(Updated January 26, 2007)
British Vanguard-class ballistic missile submarines have at least 15 years more service life in them, and the U.K. government does not have to make a decision now on whether to replace them with a new class of submarines, Richard Garwin told BBC radio Tuesday.
Garwin, who is a member of the Federation of American Scientists Board of Directors and a long-term adviser to the U.S. government on defense matters, is in Britain to testify before the House of Commons Defence Select Committee on the future of Britain’s nuclear deterrent.
The U.K. government announced on December 4, 2006, that it had decided to replace its current Vanguard-class sea-launched ballistic missile submarines (SSBNs) with a new class to enter operation in 2024. If approved by the parliament, the plan would extend Britain’s nuclear era into the 2050s.
According to the U.K. government, a decision to build a new new class must be made now because the Vanguard-class SSBNs only have a have a design life of 25 years. But Garwin says that the submarines have a minimum design life of 25 years, which can be extended by at least another 15 years. A decision made now is premature and unwise, Garwin told BBC, because the large Trident missiles may not be necessary 15 years from now.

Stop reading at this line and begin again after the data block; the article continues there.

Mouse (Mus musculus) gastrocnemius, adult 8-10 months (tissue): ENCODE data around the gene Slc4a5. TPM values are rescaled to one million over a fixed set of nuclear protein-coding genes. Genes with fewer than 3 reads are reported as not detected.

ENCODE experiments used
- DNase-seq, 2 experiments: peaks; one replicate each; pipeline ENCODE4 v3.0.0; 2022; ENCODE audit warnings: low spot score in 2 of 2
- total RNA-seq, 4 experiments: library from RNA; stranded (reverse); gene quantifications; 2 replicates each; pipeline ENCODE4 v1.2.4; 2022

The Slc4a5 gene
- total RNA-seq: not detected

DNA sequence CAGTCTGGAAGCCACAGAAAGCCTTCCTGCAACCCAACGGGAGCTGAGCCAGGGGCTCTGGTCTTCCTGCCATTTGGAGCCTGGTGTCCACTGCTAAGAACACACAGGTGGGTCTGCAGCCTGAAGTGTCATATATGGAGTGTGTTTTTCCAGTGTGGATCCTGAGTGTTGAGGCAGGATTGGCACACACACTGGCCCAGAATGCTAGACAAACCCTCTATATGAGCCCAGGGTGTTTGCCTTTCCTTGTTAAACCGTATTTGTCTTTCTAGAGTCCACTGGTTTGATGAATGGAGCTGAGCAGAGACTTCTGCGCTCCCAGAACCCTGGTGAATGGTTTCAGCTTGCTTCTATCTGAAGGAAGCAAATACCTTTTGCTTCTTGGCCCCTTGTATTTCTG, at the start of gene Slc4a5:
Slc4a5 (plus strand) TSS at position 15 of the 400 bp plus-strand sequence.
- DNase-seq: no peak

New additions: Garwin testimony / House of Lords debate
Background: BBC Today | Garwin Archive at FAS | Britain’s Next Nuclear Era
The FAS has obtained, via the Freedom of Information Act, a complete list of “unfavorable determinations” resulting from end-use checks of US arms exports (and export requests) performed by the State Department. The cases underscore the importance of America’s rigorous arms export control system and the danger of relaxing these controls, even on transfers to close allies.
In a major foreign policy blunder, China reportedly has conducted an anti-satellite (ASAT) test. First reported in Aviation Week and Space Technology, China allegedly used a medium-range ballistic missile to launch an unknown payload that slammed into the Feng Yun (FY-1C) polar-orbit weather satellite approximately 865 km (537 miles) above the earth on January 11.
China has long called for international talks to set limits on military space activities, but this has been rejected by the Bush administration, which also wants to develop and deploy ASAT weapons. On January 11, the same day China conducted the test, a senior State Department official told an Air Force military space conference that “there is no arms race in space that needs to be addressed” by arms control treaties.